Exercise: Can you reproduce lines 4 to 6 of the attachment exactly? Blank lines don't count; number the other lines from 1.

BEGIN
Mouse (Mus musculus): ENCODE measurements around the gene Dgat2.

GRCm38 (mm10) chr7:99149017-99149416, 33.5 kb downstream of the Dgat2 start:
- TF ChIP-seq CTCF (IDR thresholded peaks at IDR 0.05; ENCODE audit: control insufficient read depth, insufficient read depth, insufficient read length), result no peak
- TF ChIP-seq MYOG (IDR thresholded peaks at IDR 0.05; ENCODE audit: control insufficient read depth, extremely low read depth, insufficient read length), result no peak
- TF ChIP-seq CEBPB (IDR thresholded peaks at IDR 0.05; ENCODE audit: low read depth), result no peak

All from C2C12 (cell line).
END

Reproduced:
- TF ChIP-seq MYOG (IDR thresholded peaks at IDR 0.05; ENCODE audit: control insufficient read depth, extremely low read depth, insufficient read length), result no peak
- TF ChIP-seq CEBPB (IDR thresholded peaks at IDR 0.05; ENCODE audit: low read depth), result no peak

All from C2C12 (cell line).